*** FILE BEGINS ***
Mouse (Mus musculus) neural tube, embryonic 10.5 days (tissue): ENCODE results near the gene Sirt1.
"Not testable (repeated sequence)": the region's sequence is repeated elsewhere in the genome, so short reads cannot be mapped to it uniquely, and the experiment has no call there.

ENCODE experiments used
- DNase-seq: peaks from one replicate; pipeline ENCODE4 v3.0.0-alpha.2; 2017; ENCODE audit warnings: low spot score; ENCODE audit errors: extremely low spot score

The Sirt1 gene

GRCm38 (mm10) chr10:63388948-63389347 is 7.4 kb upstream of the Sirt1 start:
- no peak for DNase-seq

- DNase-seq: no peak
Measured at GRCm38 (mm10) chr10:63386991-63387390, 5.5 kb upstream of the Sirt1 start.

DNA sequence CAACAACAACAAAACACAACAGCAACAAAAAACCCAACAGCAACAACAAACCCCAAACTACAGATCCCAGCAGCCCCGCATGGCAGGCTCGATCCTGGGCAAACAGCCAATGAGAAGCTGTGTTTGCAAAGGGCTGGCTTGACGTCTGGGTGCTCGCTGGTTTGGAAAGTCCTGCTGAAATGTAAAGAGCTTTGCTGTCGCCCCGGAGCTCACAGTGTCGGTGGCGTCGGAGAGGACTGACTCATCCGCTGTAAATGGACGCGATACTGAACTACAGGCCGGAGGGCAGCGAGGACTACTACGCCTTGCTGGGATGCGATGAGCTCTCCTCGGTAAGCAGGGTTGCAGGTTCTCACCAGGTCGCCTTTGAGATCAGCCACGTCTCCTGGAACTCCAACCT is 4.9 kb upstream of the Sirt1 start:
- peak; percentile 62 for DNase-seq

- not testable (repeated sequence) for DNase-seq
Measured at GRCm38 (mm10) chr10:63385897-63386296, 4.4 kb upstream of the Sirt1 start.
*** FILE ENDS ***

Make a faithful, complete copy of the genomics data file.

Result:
Mouse (Mus musculus) neural tube, embryonic 10.5 days (tissue): ENCODE results near the gene Sirt1.
"Not testable (repeated sequence)": the region's sequence is repeated elsewhere in the genome, so short reads cannot be mapped to it uniquely, and the experiment has no call there.

ENCODE experiments used
- DNase-seq: peaks from one replicate; pipeline ENCODE4 v3.0.0-alpha.2; 2017; ENCODE audit warnings: low spot score; ENCODE audit errors: extremely low spot score

The Sirt1 gene

GRCm38 (mm10) chr10:63388948-63389347 is 7.4 kb upstream of the Sirt1 start:
- no peak for DNase-seq

- DNase-seq: no peak
Measured at GRCm38 (mm10) chr10:63386991-63387390, 5.5 kb upstream of the Sirt1 start.

DNA sequence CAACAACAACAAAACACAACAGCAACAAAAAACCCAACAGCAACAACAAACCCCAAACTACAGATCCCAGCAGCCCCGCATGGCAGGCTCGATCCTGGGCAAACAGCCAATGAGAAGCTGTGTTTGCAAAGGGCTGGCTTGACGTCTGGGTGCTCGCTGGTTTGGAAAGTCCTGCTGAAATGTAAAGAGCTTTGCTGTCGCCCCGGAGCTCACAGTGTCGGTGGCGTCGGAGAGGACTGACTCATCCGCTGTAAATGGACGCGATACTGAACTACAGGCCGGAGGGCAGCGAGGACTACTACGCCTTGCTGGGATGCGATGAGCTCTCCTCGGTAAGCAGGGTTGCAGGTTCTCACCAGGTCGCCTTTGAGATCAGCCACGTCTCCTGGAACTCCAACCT is 4.9 kb upstream of the Sirt1 start:
- peak; percentile 62 for DNase-seq

- not testable (repeated sequence) for DNase-seq
Measured at GRCm38 (mm10) chr10:63385897-63386296, 4.4 kb upstream of the Sirt1 start.